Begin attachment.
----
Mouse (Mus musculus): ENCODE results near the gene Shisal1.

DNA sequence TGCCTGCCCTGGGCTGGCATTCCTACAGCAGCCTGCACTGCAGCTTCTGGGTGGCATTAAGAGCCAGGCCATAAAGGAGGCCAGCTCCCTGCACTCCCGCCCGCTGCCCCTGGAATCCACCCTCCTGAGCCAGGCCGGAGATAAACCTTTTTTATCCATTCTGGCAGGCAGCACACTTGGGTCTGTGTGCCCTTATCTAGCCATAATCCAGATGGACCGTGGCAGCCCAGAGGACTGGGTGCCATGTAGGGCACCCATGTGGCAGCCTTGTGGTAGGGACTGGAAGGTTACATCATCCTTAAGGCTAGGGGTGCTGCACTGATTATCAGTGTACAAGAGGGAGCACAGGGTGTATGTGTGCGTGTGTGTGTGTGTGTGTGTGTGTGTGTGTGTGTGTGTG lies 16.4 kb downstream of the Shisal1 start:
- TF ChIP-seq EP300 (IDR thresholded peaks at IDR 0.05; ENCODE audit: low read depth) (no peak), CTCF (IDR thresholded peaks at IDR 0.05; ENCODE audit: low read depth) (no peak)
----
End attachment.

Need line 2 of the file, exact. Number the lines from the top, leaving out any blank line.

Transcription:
DNA sequence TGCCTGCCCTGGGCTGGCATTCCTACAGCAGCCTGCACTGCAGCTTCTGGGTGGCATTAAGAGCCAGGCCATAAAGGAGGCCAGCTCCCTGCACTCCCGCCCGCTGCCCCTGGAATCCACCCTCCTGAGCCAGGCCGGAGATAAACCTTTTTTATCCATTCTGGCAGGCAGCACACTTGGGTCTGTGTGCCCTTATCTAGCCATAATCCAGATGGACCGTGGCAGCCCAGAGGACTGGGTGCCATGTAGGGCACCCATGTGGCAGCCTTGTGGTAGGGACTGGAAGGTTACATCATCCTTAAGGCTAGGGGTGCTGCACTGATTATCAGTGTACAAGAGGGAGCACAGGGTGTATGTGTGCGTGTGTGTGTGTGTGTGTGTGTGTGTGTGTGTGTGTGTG lies 16.4 kb downstream of the Shisal1 start: